'Wicked' Earns 10 Tony Nominations
With 10 Tony award nominations, there’s no place like Broadway for ‘Wicked’ – the celebrated musical adapted from a novel by Tufts graduate Gregory Maguire. New York City.
Medford/Somerville, Mass. [05.12.04] In the screen classic "The Wizard of Oz," Dorothy clicks her heels three times to escape the grasp of the Wicked Witch of the West. But there was no escaping her this week, as "Wicked" - a Broadway show based on the bestselling book by Tufts graduate Gregory Maguire - dazzled Tony award voters with her side of the Oz story.
"'Wicked', the musical inspired by ‘The Wizard of Oz' that delves into the past of the Wicked Witch of the West, captured 10 Tony Award nominations, burying its competition somewhere under Auntie Em's house," reported the New York Times.
Based on Gregory Maguire's bestselling novel, "Wicked: The Life and Times of the Wicked Witch of the West," the musical has been enchanting audiences as one of most beloved Broadway productions of the year - garnering both rave reviews from critics and big box office sales.
"If every musical had a brain, a heart and the courage of ‘Wicked', Broadway really would be a magical place," reported TIME Magazine's arts critics.
The production was nominated in a staggering 10 categories, including Best Musical, Best Score and Best Book. But perhaps the most talked-about nominations are those for the production's protagonists.
"Two witches will go broom to broom in the ‘Best Performance by a Leading Actress in a Musical' category: Kristin Chenoweth and Idina Menzel of ‘Wicked' were both nominated," reported the New York Times.
Performances by both the leading actresses were so good that the New York Star asked, "Will they share the Tony Award or force the voters to choose?"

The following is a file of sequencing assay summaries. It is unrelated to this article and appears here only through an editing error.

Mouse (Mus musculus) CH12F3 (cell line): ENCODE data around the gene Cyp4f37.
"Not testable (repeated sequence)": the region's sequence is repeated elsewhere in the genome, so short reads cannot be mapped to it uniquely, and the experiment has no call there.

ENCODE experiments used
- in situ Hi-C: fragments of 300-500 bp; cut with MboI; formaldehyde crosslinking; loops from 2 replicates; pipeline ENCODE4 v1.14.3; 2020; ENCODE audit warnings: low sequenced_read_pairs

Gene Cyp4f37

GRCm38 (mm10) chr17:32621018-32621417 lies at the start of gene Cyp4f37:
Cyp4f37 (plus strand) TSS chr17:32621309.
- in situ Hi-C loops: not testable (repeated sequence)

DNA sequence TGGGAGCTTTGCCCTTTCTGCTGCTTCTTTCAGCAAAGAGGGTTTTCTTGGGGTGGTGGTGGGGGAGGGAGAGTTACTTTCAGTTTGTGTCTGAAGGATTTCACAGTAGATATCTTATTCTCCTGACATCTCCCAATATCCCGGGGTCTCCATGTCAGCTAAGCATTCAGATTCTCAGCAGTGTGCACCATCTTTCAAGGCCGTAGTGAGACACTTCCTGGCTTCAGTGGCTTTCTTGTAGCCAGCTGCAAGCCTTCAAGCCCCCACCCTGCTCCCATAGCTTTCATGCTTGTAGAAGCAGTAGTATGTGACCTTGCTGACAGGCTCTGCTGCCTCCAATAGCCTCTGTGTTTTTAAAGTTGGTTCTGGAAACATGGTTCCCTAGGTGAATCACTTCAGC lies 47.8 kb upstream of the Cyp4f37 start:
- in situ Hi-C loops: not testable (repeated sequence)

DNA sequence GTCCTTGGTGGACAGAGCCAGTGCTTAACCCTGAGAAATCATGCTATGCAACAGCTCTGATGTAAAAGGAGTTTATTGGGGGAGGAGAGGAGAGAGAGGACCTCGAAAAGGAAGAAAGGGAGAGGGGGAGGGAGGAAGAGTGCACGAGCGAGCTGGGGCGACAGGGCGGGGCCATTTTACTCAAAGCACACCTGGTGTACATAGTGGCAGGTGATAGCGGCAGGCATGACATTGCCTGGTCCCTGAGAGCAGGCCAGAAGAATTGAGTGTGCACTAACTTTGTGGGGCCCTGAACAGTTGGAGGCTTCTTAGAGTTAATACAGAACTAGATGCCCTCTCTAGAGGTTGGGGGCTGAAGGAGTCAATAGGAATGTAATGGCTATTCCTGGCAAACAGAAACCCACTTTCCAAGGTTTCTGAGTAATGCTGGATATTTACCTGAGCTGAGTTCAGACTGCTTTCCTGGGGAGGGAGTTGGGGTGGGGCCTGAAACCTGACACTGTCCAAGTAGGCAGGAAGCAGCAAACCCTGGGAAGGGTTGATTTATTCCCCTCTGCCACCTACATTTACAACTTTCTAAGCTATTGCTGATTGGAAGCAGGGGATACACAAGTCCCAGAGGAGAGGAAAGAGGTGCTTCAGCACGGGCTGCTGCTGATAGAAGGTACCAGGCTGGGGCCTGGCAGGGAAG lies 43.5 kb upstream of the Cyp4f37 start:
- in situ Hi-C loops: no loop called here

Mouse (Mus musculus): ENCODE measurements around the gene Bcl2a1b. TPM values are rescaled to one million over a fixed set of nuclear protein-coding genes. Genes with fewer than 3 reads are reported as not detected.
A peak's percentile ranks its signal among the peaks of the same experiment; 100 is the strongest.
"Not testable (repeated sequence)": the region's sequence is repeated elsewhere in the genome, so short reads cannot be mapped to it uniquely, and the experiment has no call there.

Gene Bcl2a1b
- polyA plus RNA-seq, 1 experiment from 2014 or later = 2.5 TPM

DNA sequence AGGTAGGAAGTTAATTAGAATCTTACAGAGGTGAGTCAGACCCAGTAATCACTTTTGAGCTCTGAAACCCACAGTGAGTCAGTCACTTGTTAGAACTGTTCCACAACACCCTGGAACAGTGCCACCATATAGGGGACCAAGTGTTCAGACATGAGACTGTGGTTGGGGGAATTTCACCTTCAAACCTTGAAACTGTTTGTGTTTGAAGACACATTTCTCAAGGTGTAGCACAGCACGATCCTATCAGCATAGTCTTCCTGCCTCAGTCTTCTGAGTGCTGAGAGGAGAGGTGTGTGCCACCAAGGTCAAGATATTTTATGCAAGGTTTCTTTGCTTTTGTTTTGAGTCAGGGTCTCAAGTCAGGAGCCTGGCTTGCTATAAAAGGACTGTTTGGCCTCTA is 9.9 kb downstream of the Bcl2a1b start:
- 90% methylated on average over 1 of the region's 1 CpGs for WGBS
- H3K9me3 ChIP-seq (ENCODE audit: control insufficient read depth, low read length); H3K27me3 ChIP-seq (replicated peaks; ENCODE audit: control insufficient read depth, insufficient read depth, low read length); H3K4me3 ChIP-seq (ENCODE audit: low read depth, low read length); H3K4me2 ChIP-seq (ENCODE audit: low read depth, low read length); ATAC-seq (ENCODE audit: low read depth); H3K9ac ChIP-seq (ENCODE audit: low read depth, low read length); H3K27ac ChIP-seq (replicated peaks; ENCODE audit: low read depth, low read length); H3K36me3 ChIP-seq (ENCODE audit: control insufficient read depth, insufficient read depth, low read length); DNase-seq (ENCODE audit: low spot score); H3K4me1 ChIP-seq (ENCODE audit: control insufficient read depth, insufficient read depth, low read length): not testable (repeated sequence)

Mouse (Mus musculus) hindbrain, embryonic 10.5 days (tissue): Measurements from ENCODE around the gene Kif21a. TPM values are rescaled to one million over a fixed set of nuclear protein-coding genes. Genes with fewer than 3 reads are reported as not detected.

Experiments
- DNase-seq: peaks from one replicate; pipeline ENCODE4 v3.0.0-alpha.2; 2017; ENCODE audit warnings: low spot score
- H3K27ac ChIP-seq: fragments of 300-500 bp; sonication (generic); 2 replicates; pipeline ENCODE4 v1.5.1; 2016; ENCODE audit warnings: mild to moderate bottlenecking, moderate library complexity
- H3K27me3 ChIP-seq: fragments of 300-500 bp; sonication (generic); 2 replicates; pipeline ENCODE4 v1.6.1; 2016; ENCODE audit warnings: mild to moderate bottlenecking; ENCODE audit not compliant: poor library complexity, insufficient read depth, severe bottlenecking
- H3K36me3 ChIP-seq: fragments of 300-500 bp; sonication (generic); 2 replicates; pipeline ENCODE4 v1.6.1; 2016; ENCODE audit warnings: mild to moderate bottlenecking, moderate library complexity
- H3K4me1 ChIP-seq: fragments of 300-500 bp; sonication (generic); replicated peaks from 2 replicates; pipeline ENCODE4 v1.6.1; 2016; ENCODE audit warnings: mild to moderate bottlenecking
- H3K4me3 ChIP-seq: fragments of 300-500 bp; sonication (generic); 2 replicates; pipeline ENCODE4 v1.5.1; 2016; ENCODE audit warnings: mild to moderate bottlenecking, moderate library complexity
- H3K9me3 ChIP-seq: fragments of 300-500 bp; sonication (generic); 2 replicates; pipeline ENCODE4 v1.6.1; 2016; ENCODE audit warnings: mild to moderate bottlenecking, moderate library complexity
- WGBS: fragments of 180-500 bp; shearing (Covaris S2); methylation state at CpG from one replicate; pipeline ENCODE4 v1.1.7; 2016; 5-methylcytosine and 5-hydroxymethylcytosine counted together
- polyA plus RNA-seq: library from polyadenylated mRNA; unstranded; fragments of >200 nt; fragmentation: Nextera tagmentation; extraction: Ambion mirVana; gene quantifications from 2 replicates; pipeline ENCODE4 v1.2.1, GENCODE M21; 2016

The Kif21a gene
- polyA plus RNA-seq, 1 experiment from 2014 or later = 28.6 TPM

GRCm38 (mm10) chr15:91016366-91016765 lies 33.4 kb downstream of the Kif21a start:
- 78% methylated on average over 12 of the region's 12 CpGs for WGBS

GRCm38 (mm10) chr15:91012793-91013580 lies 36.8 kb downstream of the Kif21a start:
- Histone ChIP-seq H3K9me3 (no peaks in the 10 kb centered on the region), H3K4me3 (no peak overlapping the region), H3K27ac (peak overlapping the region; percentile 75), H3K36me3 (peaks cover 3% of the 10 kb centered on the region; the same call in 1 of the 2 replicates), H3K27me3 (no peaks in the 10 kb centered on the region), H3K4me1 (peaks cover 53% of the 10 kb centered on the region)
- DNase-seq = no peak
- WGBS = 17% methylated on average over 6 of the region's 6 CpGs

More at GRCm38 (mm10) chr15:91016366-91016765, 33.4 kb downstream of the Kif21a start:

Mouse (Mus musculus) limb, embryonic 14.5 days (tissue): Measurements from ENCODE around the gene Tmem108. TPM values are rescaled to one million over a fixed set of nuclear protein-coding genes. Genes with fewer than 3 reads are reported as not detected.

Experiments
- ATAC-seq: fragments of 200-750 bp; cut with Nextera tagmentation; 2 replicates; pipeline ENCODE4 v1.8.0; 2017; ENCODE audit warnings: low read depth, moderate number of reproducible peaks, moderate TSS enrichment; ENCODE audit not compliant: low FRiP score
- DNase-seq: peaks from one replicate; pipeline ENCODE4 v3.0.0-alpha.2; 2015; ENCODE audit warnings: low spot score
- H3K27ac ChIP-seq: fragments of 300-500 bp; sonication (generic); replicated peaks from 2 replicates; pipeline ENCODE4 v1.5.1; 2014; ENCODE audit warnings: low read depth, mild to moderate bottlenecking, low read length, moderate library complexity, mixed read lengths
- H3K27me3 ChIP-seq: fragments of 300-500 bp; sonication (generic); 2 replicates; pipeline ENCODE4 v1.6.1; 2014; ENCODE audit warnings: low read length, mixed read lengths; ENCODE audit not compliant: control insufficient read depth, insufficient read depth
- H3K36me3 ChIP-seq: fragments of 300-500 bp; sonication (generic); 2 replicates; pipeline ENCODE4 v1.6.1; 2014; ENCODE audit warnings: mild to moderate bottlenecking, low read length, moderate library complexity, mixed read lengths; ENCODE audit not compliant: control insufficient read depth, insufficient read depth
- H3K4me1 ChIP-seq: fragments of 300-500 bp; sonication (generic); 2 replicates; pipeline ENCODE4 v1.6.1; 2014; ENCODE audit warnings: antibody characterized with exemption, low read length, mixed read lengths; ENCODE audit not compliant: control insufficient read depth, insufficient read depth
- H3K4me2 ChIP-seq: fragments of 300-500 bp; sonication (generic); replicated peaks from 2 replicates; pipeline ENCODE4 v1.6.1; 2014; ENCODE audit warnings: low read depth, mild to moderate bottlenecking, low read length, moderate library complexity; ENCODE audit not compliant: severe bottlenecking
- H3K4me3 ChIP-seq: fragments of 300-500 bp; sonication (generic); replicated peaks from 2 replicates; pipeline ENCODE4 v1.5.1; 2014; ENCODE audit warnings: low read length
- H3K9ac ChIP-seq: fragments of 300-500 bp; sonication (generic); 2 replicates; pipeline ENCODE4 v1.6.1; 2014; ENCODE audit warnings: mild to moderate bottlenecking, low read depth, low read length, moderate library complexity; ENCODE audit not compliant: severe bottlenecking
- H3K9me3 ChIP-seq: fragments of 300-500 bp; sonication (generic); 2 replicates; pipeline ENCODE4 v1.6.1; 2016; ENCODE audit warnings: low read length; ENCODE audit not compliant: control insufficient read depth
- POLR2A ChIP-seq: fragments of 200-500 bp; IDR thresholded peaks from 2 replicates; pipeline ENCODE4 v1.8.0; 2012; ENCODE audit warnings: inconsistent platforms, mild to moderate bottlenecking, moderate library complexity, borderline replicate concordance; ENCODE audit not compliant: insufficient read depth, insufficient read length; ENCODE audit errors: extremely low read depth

Despite the production's success, Maguire had no idea what was in store when he published his book in 1995.
When Maguire - who earned his Ph.D. in English and American Literature from Tufts in 1990 - first envisioned the untold story of the Oz's wicked witch, he had far from dramatic gold in mind.
"I became interested in the nature of evil, and whether one could really be born bad," Maguire said. "I considered briefly writing a novel about Hitler...But when I realized that nobody had ever written about the second most evil character in our collective American conscious, the Wicked Witch of the West, I thought I had experienced a small moment of inspiration."
But when the rights to his bestselling book - originally purchased for film by Demi Moore's production company (a subsidiary of Universal) - were procured by Tony award-winning stage director Stephen Schwartz, a new vision for the story emerged.
According to Maguire, who told People magazine he "loves the show," watching the transition of his work from the page to the stage was both challenging and exhilarating.
"The play required a more streamlined plot - and a plot more suitable for general audiences - and therefore I observed the story change in ways I hadn't anticipated," Maguire said. "Art requires daring and sacrifice, and I was happy to let the professional dramaturges do the work."
Upon his first viewing of the show - during a pre-Broadway run in San Francisco last June - Maguire watched the audience enthusiastically applaud Elphaba's first appearance.
"They were on her side because of my book," Maguire told People. "That was electrifying."